The story is about two brothers, Andy (Hoffman) an executive for a corporation who have been secretly stealing thousands of dollars from his company’s payroll to support his drug addiction is in a heap of trouble when the IRS decides to do an audit on his company he soon realizes it’s only a matter of time before they discovers it was him who stole the money, he goes to his brother Hank (Hawke), who is divorced and trying real hard juggling to pay child support, his bills and trying to keep his daughter happy, all with a wage that can hardly pay for just one, so desperate for the cash, he agree to help his brother out in organizing a robbery on their parents suburban jewelry store, for them it would be a helpless crime, one where no one would get hurt, and since the store and all its stock is insured, their parents would be covered. But what they didn’t anticipate was what would accrue on that particular day.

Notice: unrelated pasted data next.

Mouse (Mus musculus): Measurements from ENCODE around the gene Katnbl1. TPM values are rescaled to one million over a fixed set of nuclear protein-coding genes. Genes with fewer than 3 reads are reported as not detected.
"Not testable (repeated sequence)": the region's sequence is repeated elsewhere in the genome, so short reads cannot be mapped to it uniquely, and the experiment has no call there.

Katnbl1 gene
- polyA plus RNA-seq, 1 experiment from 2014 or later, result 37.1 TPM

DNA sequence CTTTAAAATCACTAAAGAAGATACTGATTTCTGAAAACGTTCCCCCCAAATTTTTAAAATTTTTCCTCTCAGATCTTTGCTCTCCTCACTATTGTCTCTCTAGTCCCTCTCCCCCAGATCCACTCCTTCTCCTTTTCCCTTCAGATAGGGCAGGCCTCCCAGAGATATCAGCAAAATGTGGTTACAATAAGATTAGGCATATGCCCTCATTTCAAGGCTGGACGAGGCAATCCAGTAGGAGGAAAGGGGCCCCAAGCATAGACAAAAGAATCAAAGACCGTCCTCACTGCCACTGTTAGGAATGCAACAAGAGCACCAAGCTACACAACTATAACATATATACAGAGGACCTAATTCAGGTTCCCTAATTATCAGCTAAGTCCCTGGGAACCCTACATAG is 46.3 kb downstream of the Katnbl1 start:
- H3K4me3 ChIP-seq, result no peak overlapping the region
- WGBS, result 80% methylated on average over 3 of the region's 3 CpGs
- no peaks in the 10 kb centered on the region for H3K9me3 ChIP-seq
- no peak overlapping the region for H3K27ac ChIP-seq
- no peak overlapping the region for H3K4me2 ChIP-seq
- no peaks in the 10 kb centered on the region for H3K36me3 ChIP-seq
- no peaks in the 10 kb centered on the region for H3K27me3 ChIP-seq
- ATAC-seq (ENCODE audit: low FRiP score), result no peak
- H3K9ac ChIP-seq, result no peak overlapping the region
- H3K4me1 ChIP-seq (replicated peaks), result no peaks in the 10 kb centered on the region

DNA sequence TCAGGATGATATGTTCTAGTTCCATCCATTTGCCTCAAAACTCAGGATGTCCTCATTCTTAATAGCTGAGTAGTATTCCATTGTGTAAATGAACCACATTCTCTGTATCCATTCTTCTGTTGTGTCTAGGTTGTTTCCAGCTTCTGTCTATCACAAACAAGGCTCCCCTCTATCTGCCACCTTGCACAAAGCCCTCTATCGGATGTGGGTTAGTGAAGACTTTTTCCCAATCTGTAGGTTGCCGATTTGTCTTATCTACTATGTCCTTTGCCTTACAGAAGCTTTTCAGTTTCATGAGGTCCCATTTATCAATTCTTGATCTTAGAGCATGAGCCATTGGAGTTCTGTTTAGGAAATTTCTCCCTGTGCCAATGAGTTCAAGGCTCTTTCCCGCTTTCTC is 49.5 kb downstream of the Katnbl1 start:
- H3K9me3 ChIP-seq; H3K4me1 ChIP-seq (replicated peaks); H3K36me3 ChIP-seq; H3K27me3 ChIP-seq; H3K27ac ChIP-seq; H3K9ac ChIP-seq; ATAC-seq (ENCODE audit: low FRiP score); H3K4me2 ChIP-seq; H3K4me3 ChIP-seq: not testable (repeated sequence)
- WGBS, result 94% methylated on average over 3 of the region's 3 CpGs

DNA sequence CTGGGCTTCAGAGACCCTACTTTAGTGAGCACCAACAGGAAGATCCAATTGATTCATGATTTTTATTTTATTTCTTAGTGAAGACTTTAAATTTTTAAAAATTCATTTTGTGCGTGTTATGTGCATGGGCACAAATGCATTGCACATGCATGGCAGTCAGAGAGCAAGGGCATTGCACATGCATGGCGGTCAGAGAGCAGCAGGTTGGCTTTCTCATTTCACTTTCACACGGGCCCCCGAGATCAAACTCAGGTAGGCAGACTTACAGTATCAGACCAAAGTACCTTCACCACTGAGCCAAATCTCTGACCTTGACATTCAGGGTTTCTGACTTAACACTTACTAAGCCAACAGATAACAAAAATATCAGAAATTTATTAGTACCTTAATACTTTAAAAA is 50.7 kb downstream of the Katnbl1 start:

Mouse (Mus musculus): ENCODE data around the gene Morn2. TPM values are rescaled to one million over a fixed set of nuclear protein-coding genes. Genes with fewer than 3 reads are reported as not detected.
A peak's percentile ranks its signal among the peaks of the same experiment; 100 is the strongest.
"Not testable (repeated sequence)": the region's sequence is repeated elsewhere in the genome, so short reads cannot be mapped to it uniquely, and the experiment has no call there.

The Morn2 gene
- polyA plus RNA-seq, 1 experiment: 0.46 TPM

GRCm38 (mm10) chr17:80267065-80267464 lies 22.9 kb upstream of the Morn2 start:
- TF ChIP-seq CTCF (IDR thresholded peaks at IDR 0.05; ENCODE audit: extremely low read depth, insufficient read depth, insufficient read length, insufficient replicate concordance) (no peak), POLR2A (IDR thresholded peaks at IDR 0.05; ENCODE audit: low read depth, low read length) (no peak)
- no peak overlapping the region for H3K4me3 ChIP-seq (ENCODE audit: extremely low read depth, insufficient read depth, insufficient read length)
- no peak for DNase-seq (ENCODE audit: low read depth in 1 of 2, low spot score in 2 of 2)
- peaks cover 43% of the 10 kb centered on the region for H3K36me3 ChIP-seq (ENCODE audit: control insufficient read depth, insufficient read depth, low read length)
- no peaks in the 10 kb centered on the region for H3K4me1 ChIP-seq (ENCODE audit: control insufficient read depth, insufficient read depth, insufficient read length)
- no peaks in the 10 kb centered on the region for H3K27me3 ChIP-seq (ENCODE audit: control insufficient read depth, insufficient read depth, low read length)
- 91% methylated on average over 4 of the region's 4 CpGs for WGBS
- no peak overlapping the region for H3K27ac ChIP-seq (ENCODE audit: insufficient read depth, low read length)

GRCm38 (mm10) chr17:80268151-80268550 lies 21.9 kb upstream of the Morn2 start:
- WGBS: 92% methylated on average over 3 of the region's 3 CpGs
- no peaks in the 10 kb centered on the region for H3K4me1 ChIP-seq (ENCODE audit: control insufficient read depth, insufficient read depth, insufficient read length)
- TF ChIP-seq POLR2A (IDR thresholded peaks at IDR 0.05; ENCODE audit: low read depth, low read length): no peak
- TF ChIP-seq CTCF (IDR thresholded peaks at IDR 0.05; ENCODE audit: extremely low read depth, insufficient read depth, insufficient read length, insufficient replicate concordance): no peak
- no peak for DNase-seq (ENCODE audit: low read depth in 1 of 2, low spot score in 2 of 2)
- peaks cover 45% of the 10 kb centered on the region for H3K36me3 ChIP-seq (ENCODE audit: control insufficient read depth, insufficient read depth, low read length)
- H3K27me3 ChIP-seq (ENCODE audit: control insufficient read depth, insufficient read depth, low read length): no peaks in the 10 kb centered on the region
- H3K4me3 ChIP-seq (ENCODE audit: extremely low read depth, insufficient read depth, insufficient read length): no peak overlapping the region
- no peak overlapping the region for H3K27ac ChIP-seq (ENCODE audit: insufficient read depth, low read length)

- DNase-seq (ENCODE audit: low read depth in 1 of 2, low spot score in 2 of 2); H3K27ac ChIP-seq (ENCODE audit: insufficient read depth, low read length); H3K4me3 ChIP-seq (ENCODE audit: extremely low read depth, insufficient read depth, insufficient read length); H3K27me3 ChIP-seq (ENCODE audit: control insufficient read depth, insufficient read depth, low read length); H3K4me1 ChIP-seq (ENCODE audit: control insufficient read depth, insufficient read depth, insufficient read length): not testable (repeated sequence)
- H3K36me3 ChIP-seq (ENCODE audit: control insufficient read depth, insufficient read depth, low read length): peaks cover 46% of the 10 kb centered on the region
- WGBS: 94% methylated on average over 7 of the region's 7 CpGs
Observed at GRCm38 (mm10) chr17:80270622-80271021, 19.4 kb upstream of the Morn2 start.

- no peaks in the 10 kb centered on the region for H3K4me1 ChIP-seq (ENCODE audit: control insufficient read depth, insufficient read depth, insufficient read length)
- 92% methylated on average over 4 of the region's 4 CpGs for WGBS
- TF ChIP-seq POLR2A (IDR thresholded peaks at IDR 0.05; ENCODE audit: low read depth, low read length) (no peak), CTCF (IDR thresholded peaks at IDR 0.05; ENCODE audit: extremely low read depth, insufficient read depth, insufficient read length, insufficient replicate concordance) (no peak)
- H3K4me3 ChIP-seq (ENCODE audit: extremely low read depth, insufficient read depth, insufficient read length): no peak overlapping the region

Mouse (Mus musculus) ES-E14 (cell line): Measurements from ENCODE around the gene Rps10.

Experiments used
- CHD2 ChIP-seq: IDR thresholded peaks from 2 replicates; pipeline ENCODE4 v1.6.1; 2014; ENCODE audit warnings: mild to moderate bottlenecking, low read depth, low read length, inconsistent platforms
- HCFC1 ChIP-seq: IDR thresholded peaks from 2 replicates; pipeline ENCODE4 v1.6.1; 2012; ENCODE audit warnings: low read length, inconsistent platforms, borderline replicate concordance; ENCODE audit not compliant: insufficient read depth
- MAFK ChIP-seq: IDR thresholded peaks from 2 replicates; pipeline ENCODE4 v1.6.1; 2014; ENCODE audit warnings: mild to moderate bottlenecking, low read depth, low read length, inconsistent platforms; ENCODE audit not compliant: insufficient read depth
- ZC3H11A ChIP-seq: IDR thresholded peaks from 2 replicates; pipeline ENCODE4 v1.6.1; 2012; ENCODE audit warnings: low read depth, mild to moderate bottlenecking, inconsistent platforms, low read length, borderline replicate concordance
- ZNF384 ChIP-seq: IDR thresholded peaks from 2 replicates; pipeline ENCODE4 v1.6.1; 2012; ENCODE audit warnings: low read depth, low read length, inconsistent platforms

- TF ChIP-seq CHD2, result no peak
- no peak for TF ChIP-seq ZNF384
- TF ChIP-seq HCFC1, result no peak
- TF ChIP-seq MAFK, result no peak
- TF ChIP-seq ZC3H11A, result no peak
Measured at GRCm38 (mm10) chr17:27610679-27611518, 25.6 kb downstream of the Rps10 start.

As for the acting; Philip Seymour Hoffman was a sight to see in this one, he steals the show with an outstanding performance, which of course is what he always does, he’s what you’d call a rare type of actor, one that has the ability to transform himself into whatever role that is needed of him, some actors tend to carry the same personality in all their roles, as where Hoffman becomes the role, you’ll find that in a lot of his films the characters he tends to play are uniquely different for each other, this of course is always an A+ in my book, which is why he is listed down as a favorite of mine. Ethan Hawke was pretty good, although I felt his performance wasn’t up to pare with his previous performances, now don’t get me wrong, he’s a great actor, a fine one indeed, but I felt he just wasn’t giving it his all. Albert Finney was terrific, no matter what movie he’s in, whenever he appears on film he lights up the screen with his performance which is always nothing short of captivating and outstanding.